"Special Olympics has what you call skills. They putt, drive the ball and are given points for their skill level," Fleming says. "To take a player and teach them all of the rules of the game is very difficult, which is what we did."

On July 21, the group held its first tournament. The 12 participants were decked out in donated golf gear. When each one stepped to the first tee, his or her name was announced as well as the city they came from. "It was just like a real tournament," Fleming says.

For him, the highlight was seeing his son walk down the fairway on the final hole.

"There was a time when my son was 8 or 9 when he didn't have any friends," Fleming says. "And here he is, walking the course, and his caddy is a friend who plays on the varsity football team with him...

"At the final hole they're having this discussion about the proper line of the ball, and then Steven steps up and sinks the putt. It was the greatest feeling in the world, not just that he made the putt, but that his best friend helped him make it. That he has friends like that and that he can do anything any other kid could do—it sort of sums up everything I'm about."

So far, Janice Sullivan of Plano is a believer in Fleming's approach. As the mother of a 16-year-old son with cognitive disabilities, Sullivan says she never felt like her son Douglas fit in at Special Olympics events.

"With this [program] Douglas was allowed to be a real person," Sullivan says. "He was pushed and encouraged like a true athlete. He had a real coach who came in, who encouraged him and held him accountable to be what he could be."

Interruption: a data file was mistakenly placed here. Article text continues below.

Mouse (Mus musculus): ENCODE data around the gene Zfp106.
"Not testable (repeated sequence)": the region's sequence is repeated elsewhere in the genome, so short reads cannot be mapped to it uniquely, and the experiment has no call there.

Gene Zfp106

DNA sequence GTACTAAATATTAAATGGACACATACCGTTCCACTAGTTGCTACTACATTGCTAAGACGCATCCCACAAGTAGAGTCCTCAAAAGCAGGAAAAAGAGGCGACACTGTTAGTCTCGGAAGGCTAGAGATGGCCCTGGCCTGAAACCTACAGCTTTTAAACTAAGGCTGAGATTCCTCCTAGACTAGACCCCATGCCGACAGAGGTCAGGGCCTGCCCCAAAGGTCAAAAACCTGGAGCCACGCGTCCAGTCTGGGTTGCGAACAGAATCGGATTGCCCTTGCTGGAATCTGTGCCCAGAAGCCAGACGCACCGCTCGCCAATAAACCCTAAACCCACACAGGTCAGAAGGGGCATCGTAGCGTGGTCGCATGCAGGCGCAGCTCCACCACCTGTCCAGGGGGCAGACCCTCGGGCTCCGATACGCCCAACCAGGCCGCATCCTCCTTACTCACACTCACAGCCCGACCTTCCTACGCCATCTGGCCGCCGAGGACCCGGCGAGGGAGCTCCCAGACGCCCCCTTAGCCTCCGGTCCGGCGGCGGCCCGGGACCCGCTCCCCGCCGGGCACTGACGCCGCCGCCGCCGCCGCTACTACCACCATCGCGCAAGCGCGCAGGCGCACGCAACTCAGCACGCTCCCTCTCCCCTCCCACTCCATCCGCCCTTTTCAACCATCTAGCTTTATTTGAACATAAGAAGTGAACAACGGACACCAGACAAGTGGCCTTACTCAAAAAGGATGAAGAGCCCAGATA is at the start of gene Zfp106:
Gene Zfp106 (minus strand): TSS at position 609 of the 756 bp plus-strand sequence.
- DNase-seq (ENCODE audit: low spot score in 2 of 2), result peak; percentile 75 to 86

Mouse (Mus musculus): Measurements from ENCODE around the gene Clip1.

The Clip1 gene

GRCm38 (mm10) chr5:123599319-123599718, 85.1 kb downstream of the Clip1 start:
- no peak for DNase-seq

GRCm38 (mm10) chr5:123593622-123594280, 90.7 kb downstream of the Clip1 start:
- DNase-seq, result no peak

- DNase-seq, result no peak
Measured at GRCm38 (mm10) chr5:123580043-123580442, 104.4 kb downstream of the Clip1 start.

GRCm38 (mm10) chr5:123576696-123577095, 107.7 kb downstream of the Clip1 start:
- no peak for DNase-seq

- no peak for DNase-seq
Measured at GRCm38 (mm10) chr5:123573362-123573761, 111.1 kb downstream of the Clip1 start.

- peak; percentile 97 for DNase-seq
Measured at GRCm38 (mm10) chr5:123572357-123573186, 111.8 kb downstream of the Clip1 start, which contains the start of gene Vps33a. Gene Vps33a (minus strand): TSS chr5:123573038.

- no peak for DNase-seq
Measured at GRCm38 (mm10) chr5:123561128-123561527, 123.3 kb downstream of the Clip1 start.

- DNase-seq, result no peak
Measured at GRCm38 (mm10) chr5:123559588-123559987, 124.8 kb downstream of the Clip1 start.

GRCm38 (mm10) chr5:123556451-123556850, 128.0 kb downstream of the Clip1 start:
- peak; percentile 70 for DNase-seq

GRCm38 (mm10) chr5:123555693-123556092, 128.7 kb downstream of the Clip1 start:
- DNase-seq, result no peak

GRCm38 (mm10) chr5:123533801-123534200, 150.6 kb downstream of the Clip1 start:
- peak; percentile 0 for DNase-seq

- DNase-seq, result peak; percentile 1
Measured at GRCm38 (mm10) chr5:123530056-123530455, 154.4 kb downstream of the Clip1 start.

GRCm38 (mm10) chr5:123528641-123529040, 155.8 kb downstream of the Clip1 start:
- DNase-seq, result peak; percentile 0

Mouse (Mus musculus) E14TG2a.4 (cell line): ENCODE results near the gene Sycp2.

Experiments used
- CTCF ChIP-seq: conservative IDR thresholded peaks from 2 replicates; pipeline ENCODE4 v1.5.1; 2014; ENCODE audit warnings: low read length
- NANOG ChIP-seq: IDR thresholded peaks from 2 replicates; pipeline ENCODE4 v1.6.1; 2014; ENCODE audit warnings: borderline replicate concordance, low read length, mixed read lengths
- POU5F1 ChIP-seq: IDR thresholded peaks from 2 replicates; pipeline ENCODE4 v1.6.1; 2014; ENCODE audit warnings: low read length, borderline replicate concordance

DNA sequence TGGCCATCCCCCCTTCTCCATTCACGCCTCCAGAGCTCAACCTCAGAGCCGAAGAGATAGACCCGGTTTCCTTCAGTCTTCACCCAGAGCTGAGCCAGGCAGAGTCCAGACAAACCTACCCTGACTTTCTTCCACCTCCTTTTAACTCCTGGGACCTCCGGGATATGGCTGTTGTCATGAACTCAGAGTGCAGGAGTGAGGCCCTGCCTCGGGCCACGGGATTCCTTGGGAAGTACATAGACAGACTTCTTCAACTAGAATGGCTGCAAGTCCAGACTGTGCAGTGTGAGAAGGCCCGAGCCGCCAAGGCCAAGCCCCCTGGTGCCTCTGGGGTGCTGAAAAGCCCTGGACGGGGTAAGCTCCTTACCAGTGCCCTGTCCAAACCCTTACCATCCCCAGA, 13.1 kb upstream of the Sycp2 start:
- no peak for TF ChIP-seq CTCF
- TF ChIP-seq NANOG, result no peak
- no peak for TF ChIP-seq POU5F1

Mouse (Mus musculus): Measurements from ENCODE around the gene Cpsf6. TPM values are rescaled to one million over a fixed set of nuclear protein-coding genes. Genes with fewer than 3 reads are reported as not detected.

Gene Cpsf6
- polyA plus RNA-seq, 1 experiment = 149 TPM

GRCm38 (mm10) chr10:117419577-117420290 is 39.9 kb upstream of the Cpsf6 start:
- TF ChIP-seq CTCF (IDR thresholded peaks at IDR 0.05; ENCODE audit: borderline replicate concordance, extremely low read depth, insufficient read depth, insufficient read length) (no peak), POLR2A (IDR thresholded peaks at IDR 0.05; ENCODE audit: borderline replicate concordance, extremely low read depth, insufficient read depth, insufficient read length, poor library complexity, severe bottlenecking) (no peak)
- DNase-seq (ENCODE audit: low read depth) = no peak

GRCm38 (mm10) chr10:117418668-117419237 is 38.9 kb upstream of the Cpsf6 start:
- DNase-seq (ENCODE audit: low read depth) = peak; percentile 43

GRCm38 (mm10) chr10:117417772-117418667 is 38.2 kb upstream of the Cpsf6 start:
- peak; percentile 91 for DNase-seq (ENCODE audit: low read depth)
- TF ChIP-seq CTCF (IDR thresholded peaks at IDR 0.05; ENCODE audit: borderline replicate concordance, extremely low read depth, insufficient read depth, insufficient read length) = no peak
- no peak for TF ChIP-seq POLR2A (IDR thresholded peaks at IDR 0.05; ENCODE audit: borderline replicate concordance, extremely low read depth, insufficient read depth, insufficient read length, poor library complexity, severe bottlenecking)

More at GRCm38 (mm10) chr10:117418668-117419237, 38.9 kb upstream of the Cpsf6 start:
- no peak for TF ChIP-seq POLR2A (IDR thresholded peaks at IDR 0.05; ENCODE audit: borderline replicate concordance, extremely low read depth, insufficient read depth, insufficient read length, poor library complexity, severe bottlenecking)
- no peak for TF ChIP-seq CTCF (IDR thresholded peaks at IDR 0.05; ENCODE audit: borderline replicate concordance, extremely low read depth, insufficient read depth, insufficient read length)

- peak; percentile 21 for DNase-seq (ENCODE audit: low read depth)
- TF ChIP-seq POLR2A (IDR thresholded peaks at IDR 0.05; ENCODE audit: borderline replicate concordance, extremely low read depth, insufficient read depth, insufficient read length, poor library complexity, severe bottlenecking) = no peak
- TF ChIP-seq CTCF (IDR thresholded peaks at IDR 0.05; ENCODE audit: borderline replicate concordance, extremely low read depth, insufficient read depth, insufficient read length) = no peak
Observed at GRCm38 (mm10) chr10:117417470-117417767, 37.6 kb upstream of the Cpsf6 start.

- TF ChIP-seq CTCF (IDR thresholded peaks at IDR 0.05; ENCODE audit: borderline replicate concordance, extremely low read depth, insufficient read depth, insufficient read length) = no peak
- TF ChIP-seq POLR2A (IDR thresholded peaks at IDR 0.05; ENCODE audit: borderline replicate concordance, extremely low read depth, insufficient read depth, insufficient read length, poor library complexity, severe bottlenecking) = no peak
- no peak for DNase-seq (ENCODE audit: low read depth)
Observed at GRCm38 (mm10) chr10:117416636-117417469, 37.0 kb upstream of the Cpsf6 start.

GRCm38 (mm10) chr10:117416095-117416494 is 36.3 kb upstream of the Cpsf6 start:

Carter says Fleming hasn't shed the prickly exterior that caused him problems in Lewisville. He remains the demanding, and sometimes abrasive, presence he has always been.

Fleming makes no apologies for that, but he says he has learned a lesson from his time in the Special Olympics.

"What we do isn't for everyone, just like Special Olympics and AAU basketball aren't for everyone," Fleming says. "I'm upfront with people. I say, 'Your son's going to be yelled at. Your child is going to give me effort, and that's what I demand.' If they give the effort the rest will come."

Fleming is now looking forward to a second golf tournament and setting up programs for other sports, including basketball and snow skiing. Today, Fleming says he has moved on and has no desire to participate in Special Olympics again. He says his philosophy is at odds with the organization, which stresses participation and sportsmanship over winning.

Fleming has no problem with teaching the importance of participation or sportsmanship—in fact he says he heavily stressed both as a coach—but he says the Special Olympics is selling some kids short by not expecting more out of them.

"My belief is that a child will rise to the level of his or her expectations," he says. "My son, despite his disabilities, is as close to a normal child as I've seen. It's by the grace of God, but it's also because of a father who treated him like he was normal."

As for the Lewisville Special Olympics delegation, the members there say they are doing just fine without Fleming. That's fine with him, he says, because he has moved on as well.

"A lot of people don't understand what I'm trying to do, and that's fine," he says. "I think unless you've had a child with special needs it's hard to understand. I'm just trying to prepare my son for when he has to go out on his own, and right now he's prepared to do that. That's my job as a father, and as long as I've done that, I feel like I've done my job."